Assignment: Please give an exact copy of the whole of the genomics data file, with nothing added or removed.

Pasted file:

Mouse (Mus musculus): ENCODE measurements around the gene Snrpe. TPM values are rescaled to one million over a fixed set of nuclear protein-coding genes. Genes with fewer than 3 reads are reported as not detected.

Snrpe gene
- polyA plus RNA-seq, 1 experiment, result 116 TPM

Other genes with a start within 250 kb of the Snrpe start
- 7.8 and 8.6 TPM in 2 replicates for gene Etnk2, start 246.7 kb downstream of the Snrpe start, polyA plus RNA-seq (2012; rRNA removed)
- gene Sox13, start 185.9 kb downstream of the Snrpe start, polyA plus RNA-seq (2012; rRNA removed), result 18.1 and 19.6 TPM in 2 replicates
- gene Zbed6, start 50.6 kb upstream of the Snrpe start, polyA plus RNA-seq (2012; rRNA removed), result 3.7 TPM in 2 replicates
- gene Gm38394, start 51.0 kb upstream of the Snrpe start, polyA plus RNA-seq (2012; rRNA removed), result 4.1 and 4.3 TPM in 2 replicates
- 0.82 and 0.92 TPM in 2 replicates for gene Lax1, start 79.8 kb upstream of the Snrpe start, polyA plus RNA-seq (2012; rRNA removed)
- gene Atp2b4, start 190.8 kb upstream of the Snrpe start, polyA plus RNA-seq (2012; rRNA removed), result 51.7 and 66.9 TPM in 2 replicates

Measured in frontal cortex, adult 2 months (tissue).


Mouse (Mus musculus): ENCODE measurements around the gene Snrpe. TPM values are rescaled to one million over a fixed set of nuclear protein-coding genes. Genes with fewer than 3 reads are reported as not detected.

Snrpe gene
- polyA plus RNA-seq, 1 experiment, result 116 TPM

Other genes with a start within 250 kb of the Snrpe start
- 7.8 and 8.6 TPM in 2 replicates for gene Etnk2, start 246.7 kb downstream of the Snrpe start, polyA plus RNA-seq (2012; rRNA removed)
- gene Sox13, start 185.9 kb downstream of the Snrpe start, polyA plus RNA-seq (2012; rRNA removed), result 18.1 and 19.6 TPM in 2 replicates
- gene Zbed6, start 50.6 kb upstream of the Snrpe start, polyA plus RNA-seq (2012; rRNA removed), result 3.7 TPM in 2 replicates
- gene Gm38394, start 51.0 kb upstream of the Snrpe start, polyA plus RNA-seq (2012; rRNA removed), result 4.1 and 4.3 TPM in 2 replicates
- 0.82 and 0.92 TPM in 2 replicates for gene Lax1, start 79.8 kb upstream of the Snrpe start, polyA plus RNA-seq (2012; rRNA removed)
- gene Atp2b4, start 190.8 kb upstream of the Snrpe start, polyA plus RNA-seq (2012; rRNA removed), result 51.7 and 66.9 TPM in 2 replicates

Measured in frontal cortex, adult 2 months (tissue).